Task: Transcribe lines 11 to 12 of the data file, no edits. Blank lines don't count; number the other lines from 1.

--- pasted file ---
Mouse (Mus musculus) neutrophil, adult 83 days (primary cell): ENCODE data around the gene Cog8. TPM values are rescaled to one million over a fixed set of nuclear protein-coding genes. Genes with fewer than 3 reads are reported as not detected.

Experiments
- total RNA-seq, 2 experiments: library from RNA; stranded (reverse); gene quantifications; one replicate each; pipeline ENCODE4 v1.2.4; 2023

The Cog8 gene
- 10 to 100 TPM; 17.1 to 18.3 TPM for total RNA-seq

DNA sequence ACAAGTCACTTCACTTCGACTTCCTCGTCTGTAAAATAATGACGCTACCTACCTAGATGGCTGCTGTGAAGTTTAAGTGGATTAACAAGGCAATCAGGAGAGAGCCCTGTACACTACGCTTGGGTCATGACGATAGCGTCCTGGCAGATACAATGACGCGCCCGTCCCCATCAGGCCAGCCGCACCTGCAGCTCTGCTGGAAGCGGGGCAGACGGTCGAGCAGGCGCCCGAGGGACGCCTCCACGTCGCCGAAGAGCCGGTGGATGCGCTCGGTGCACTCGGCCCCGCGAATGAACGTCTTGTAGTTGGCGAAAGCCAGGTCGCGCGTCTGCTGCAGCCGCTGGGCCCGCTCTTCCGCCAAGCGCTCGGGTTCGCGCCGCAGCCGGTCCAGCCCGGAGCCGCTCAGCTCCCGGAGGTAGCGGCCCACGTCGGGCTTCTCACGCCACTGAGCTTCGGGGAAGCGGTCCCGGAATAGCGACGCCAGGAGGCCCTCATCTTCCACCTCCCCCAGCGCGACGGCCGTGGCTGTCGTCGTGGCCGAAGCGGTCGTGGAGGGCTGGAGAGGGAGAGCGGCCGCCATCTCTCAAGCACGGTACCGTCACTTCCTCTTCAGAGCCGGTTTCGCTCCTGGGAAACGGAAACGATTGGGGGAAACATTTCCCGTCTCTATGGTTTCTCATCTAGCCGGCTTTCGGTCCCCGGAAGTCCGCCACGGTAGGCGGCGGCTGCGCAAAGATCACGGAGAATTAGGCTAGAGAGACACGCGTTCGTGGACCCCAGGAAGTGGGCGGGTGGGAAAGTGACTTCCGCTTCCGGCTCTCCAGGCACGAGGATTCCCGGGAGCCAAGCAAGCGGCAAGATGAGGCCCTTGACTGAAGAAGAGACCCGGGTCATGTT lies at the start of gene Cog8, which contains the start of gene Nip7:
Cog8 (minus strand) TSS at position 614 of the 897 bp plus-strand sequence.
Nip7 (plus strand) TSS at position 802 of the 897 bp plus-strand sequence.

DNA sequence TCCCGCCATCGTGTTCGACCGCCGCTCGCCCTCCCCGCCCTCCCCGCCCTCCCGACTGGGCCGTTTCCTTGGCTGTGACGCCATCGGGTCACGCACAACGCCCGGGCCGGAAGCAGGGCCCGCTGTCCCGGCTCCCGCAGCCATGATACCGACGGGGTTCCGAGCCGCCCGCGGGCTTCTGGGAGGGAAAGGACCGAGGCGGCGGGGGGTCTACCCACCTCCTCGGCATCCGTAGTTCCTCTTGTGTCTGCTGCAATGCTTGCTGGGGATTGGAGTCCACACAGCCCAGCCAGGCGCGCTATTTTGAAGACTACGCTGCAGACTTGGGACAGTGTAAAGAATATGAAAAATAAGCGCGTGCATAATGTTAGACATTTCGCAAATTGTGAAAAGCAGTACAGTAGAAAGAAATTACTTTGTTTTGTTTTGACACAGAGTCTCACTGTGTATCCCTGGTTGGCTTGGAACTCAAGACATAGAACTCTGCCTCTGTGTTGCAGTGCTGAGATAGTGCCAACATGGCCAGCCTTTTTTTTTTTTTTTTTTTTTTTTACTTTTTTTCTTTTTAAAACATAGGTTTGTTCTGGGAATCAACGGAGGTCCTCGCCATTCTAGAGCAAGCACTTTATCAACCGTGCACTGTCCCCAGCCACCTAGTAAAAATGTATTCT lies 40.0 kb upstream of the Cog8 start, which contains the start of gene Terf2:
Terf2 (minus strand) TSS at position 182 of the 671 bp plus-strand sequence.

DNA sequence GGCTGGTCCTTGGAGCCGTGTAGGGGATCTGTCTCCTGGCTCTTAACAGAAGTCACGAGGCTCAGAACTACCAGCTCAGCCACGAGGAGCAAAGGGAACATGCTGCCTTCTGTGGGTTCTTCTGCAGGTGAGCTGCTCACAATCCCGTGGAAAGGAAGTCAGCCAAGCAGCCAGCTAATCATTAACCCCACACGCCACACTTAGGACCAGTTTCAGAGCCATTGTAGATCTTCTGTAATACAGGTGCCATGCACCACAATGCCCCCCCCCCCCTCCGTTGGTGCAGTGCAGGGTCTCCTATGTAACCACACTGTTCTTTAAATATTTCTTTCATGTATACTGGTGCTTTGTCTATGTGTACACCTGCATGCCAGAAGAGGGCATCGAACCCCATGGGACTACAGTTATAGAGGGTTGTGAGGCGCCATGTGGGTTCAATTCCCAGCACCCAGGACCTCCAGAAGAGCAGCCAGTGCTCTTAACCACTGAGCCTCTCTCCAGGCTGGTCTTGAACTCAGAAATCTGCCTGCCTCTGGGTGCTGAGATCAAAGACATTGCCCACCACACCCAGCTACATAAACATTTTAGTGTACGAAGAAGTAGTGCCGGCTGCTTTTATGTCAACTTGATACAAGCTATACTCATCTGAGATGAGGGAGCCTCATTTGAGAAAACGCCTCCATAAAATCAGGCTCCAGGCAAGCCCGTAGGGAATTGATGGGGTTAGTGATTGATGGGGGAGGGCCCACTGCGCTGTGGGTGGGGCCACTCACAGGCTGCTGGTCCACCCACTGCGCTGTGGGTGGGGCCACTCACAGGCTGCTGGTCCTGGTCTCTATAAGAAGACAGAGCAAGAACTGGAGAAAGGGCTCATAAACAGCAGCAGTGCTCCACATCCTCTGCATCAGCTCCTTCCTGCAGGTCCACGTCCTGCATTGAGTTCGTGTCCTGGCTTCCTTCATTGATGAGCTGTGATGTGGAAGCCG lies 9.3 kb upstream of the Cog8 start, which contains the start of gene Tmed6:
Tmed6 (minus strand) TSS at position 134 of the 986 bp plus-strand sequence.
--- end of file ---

DNA sequence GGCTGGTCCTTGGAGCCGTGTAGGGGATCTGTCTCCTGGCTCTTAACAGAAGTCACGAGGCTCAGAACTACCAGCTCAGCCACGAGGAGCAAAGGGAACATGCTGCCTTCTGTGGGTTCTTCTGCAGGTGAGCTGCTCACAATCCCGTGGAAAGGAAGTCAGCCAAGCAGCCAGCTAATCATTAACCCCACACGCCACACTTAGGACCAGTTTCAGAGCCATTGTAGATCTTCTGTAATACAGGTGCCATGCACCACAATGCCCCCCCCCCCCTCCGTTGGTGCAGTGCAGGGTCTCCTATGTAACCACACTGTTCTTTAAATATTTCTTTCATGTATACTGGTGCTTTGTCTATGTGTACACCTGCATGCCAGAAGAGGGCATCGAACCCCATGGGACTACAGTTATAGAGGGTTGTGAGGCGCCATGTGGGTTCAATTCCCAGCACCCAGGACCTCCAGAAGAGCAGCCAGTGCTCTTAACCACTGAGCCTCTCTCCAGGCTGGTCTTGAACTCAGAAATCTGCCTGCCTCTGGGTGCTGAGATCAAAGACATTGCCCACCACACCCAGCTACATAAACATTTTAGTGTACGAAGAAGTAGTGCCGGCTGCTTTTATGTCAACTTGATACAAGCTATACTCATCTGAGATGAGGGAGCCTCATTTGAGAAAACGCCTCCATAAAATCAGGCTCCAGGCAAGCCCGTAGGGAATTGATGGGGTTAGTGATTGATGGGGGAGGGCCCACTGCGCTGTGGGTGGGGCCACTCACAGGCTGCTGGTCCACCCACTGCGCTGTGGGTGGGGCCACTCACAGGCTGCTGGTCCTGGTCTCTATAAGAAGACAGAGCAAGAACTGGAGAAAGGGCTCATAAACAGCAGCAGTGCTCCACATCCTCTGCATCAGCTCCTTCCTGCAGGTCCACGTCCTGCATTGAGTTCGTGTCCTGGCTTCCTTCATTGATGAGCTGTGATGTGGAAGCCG lies 9.3 kb upstream of the Cog8 start, which contains the start of gene Tmed6:
Tmed6 (minus strand) TSS at position 134 of the 986 bp plus-strand sequence.